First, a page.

• After using ASANA for 3 months, now we have realized that we need a few more things which we need but cannot use it unless having an add-on such as: Gantt charts, Time tracking and adding dependencies and cost tracking. Now comparing with the other tools which are available Teamwork is the closest and has all the missing things mentioned above.

  1. Can anyone here comment on whether Asana or Teamwork allows you to specify task dependencies? Inynlimited exploration of Asana, it seemed you could only put in due dates. Thanks!

    • Teamwork does, in a few ways.

      1 — You can add “sub-tasks” to an item, which automatically makes the parent task dependent on the sub-tasks.
      2 — You can make any other task dependent on another, which is handy. When the dependency has been completed, it emails the owner of the primary task to let them know it’s available.

      • MIckey, gotcha. That sounds great. I’m basically looking for the basic Gaant building functionality of Microsoft Project without having to use Project, as I’m on a Mac, and I’m looking for a good online solution. Just a couple follow-up questions. Do you know if either Asana or Teamwork have a good off-line desktop app? One of the limitations I’ve seen with some of these web-based systems is that you can only do this sort of “planning” when you’re online. I find myself doing this often on planes or when I’m offline.

        Also, I’m assuming Asana doesn’t have that dependency functionality?

        • Good questions. Since we haven’t used Asana in a while, I can’t say for sure about it.

          As for offline, I think you’re correct. My philosophy is to simply always be online; I keep a mobile hotspot with me, pay for wifi on airlines, etc. I don’t think either one has a very good offline component.

          • Thanks so much for sharing your experiences. Very helpful, and I’m definitely going to check out Teamwork.

  2. A great comparison! I’ve been looking at both Asana and Teamwork pretty in depth over the past month, both are great tools and I have a couple of observations that aren’t mentioned here. First off, I too thought the lack of start dates was an issue in Asana, until I realised that you can use a kanban-style approach – the killer feature in Asana is that tasks can pop up in multiple projects, so e.g. your “Q3” project holds the top-level view, and your “New Feature X” project holds that too plus other tasks. Together then with Instagannt (where you can add start dates and explicit dependecies if you really need them) you’ve got a very flexible system. It boils down to a question of workflow and comfort/suitability of a kanban-like approach. What Asana also does really well is gives you/everyone a quick and easy way of team members workload, which is something that Teamwork doesn’t do well at all. The Everhour integration for time tracking is great (Everhour is a sweet tool).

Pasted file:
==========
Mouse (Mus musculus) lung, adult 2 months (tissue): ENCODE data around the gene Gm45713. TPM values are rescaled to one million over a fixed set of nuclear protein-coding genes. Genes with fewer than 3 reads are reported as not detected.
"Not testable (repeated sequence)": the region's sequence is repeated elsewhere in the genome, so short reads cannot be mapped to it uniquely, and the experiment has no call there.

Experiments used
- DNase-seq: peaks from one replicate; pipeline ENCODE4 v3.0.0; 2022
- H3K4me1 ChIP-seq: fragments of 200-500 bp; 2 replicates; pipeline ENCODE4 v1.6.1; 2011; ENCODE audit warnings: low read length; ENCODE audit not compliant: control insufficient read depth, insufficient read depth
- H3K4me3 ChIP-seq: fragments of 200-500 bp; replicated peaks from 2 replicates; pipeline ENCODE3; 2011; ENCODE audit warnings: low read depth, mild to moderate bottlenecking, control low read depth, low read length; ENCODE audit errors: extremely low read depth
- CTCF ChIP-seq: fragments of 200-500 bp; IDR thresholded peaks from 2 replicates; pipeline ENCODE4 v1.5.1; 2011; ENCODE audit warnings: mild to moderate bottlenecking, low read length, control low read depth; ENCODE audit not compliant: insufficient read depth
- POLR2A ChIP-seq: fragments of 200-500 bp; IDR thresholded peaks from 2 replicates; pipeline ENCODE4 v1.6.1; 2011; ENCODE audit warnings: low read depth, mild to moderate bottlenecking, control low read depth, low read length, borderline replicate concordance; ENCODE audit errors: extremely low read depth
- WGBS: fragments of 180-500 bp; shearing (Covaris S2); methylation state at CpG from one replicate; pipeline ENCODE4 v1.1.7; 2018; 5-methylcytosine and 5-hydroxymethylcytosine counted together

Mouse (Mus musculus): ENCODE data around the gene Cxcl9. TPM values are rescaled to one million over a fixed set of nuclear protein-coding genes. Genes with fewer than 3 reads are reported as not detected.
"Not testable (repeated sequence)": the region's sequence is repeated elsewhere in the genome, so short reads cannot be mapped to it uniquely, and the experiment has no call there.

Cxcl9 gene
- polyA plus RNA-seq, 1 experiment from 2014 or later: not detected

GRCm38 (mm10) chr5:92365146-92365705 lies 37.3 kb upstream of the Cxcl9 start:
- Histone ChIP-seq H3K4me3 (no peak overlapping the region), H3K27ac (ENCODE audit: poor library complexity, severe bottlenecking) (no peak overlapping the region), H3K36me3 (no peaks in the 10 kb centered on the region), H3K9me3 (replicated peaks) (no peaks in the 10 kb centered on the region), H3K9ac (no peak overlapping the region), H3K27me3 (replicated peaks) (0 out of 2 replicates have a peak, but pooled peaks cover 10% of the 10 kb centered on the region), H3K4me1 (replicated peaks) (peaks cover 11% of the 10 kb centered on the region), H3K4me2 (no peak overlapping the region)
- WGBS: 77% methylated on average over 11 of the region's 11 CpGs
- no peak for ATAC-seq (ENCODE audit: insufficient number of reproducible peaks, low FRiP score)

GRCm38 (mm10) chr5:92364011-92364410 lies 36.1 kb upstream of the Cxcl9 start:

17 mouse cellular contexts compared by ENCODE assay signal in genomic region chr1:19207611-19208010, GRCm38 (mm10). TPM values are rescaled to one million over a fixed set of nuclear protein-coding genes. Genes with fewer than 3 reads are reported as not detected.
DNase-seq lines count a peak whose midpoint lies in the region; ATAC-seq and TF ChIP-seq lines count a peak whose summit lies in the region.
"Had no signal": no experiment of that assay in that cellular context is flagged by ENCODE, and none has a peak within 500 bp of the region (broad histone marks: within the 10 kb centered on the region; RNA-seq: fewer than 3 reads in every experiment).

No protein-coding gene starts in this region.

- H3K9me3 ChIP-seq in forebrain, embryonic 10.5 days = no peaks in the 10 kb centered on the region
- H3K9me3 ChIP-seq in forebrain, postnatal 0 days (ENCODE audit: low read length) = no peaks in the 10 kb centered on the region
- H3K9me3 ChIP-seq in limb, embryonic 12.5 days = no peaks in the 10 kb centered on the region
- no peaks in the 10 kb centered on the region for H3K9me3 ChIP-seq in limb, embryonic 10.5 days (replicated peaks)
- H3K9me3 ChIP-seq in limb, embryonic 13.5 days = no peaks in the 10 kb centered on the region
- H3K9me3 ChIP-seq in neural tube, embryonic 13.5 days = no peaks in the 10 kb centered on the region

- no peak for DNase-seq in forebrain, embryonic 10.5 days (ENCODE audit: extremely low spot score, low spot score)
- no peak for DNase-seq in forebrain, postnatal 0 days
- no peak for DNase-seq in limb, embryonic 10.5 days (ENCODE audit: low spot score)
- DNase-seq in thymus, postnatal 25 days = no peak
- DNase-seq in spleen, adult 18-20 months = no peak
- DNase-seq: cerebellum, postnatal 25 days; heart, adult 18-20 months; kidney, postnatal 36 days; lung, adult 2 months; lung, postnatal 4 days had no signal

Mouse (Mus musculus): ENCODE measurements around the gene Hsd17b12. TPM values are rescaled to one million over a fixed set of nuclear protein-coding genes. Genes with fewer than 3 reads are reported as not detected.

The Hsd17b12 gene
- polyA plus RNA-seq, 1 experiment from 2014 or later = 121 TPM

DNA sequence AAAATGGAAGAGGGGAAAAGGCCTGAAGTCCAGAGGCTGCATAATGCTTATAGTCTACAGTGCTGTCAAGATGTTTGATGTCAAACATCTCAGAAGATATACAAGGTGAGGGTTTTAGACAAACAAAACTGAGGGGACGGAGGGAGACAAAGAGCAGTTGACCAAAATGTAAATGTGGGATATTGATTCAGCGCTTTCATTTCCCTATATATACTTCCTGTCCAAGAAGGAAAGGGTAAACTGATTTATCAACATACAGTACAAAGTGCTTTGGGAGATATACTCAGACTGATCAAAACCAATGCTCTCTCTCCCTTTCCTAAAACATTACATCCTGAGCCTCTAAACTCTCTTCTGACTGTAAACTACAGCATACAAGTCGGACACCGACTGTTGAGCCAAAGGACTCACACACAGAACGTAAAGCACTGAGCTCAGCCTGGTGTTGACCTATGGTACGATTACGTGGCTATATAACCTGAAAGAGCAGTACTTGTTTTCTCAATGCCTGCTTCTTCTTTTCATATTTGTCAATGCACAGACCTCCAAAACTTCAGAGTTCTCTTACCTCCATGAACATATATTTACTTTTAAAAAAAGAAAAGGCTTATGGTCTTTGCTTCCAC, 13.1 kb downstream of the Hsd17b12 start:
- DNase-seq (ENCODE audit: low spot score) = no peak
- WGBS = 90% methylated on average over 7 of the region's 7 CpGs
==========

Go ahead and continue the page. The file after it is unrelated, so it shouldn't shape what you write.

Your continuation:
On the flip side, Teamwork is more “obvious” – in that it has everything you expect and it’s clear where to find it. This is maybe less an issue for the PM, more an issue if you need to report to senior management, who may well find Teamwork more intuitive – I can see (though haven’t tested this!) that the Asana mix up of tasklist/kanban-ized sectioned lists is going to be more confusing to someone less “into it”.

    Bottom line, as you say, check out both!

  3. Hey Mickey,

    Thank you for taking the time to write such an informative blog post. We are in the exact same boat as you and trying to determine what is the best collaboration tool for our company.

    We are currently using Asana, but only a portion of our organization is using it religiously. We are taking the plunge and starting to onboard the entire company in July and this post is helping with our decision.

    Once again, really great post! Now that is how content marketing is supposed to work!


    • Mike — I’m glad it helped! I still keep an eye on what Teamwork is up to, and I’m anxious to see their new layout coming “soon”, but for now we’re still loving Asana.

  4. Hi Mickey,

    I’m confused here (and perhaps I missed something). The title of the post is “why we switch from Asana to Teamwork”, yet your last comment on June 16, 2016 states “I still keep an eye on Teamwork and I’m anxious to see their new layout, but for now we’re still loving Asana”.

    Are you back with Asana? If so, how come? What was the selling point to switch back again?

    Like the others, it’s really come down to these two (Wrike is also great, but too complex for us at this time) and if you’ve switched back again, I’d love to know why.